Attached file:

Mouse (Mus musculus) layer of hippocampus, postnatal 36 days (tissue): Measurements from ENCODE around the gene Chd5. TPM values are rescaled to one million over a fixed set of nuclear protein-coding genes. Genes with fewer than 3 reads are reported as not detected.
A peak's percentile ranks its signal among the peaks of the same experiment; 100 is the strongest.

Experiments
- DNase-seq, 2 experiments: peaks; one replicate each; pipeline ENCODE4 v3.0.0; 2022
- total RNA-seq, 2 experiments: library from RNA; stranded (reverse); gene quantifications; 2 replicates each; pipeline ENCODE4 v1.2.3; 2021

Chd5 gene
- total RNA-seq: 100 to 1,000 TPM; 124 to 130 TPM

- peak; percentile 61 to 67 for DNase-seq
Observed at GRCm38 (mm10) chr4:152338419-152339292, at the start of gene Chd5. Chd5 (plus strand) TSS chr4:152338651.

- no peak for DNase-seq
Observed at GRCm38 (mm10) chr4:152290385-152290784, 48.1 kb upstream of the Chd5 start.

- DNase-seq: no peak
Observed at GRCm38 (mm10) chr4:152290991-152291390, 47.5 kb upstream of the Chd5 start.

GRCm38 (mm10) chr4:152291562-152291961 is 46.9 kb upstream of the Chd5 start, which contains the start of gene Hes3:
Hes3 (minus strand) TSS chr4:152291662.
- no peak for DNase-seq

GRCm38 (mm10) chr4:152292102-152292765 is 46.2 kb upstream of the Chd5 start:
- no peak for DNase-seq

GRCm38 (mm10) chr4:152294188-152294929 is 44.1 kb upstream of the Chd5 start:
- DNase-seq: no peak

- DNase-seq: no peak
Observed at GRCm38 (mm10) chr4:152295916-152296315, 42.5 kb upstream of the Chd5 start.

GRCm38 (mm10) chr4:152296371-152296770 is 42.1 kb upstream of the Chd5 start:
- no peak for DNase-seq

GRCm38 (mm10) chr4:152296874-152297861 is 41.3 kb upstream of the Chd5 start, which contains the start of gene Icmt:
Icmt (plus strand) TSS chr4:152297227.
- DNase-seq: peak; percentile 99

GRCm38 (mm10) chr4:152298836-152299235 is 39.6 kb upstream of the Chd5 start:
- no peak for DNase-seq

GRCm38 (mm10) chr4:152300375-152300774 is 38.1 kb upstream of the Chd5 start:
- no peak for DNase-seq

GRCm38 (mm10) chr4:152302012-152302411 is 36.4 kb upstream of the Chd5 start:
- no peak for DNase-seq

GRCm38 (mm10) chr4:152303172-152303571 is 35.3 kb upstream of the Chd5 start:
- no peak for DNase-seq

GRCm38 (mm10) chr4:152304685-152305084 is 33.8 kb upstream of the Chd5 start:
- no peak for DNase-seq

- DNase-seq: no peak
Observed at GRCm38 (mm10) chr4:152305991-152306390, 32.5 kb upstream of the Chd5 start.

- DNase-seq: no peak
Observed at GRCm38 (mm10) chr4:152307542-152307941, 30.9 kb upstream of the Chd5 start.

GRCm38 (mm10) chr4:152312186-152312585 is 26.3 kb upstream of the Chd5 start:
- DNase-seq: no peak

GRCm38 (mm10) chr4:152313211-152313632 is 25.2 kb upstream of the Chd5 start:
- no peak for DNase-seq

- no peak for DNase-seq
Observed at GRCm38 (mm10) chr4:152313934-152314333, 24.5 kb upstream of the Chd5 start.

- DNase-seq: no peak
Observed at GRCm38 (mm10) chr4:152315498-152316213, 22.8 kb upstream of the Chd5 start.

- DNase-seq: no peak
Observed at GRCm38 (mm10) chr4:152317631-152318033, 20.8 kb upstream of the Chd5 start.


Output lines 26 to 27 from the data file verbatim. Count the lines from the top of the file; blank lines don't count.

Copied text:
Icmt (plus strand) TSS chr4:152297227.
- DNase-seq: peak; percentile 99